IT Fears Derail Projects--and SuccessBy Samuel Greengard | Posted 2013-07-16 Email Print
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A new study finds that pervasive fear impedes organizational and IT success, and prevents professionals from doing their job effectively.
By Samuel Greengard
Today's highly competitive business environment demands innovative thinking and the ability to take smart risks. However, new research, which was conducted by global IT research firm Vanson Bourne for cloud-based backup firm Mozy, found that many executives and organizations are consumed by a culture of fear. What's more, their risk-adverse approach has negative consequences for the enterprise.
Mozy polled 550 IT employees and 1,250 office workers across the United States, the United Kingdom, France, Germany, Ireland and The Netherlands. Overall, 84 percent of respondents say that fear of failure permeates their workplace—and this fear diminishes the odds for personal and business success. In fact, management stops approximately 37 percent of all workplace projects due to fear.
Not surprisingly, fear manifests itself on a number of levels. Two-thirds (68 percent) of respondents admitted that irrational fears prevent them from doing their job effectively.
In addition, 58 percent believe that the fear within organizations originates from management. Fifty-seven percent of IT decision-makers believe that company management is most fearful of new technology implementations, and 55 percent stated that their company views the adoption of technology as a risk.
"Business and technology leaders need to be enablers, not roadblocks, if they want their companies to succeed in difficult economic circumstances," notes Gytis Barzdukas, senior director of product management at Mozy. "A little healthy skepticism about activities that could be hazardous—and a desire to not make errors—is good sense, but when that becomes an inhibiting fear or a dogged refusal to embrace new things in spite of good evidence for adopting change, then it becomes an issue."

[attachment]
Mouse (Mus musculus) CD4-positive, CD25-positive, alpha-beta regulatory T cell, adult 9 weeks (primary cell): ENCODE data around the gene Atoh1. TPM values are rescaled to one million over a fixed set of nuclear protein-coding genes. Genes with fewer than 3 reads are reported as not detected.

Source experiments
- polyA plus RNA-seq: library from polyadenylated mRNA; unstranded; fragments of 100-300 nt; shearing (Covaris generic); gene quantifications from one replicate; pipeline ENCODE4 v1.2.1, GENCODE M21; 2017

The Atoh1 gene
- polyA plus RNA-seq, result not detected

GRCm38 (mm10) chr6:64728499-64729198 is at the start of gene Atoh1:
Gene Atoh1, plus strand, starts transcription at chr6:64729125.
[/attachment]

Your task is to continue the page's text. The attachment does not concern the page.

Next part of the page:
IT departments and technology limitations are other key factors. A majority of respondents (52 percent) reported that rules established by their IT departments hinder their ability to perform tasks due to limitations imposed on them. Moreover, 24 percent of the ideas designed to improve the business are delayed so long by IT that they ultimately fail to deliver results. The best way to alleviate fear, respondents said, is to measure results and demonstrate a return on investment.
Finally, the study found that buzzwords influence thinking. For example, "cloud" was the second worst buzzword to add to a budget request two years ago, with about one-third of IT managers saying that company executives viewed the term negatively. At present, nearly twice as many respondents say that describing a project as cloud-based helps to obtain funding (39 percent) rather than hindering (21 percent) their bid.
In the end, a reset of the enterprise mindset is paramount. "Irrational fears associated with innovation, collaboration and using new technology like cloud services hold back success," Barzdukas points out. Rejecting a project "based on preconceptions and buzzwords" short-circuits both innovation and bottom-line results. "To succeed, businesses need to look at the actual benefits and risks of innovation, and stay up to speed with new developments that make adoption safer."